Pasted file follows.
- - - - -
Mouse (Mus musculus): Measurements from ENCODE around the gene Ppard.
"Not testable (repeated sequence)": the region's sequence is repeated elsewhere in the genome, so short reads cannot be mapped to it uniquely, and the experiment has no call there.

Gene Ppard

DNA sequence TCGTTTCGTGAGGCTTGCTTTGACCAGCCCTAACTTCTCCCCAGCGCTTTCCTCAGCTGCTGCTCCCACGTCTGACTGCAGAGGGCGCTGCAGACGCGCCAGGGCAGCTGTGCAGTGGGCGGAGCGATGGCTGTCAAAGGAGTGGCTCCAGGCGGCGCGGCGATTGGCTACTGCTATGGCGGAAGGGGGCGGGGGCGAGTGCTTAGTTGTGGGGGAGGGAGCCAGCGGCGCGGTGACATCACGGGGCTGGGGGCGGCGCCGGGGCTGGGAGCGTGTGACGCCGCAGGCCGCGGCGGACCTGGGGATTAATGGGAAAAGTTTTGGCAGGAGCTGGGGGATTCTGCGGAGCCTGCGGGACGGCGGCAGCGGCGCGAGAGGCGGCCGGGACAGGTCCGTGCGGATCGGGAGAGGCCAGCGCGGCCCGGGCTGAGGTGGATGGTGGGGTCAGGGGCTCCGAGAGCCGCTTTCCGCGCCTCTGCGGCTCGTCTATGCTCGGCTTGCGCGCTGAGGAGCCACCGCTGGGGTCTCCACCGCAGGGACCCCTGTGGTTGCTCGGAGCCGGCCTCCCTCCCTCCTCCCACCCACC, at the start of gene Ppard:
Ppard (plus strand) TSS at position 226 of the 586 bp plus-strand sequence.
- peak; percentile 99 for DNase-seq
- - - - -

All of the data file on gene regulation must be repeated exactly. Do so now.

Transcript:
Mouse (Mus musculus): Measurements from ENCODE around the gene Ppard.
"Not testable (repeated sequence)": the region's sequence is repeated elsewhere in the genome, so short reads cannot be mapped to it uniquely, and the experiment has no call there.

Gene Ppard

DNA sequence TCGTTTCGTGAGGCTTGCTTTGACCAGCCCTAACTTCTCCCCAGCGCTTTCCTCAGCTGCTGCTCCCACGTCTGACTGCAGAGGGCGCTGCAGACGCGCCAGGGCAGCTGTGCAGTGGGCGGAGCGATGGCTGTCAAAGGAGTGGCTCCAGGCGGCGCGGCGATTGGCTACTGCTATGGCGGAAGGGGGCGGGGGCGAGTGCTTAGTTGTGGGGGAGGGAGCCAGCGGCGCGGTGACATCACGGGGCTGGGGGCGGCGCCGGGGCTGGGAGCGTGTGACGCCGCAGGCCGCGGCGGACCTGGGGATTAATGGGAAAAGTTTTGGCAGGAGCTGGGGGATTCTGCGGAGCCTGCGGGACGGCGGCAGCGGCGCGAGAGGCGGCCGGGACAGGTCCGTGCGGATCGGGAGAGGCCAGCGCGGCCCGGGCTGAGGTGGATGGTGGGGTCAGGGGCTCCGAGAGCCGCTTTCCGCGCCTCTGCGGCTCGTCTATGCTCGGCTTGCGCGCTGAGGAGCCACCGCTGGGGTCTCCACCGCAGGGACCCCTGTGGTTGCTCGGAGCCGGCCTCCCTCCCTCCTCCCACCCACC, at the start of gene Ppard:
Ppard (plus strand) TSS at position 226 of the 586 bp plus-strand sequence.
- peak; percentile 99 for DNase-seq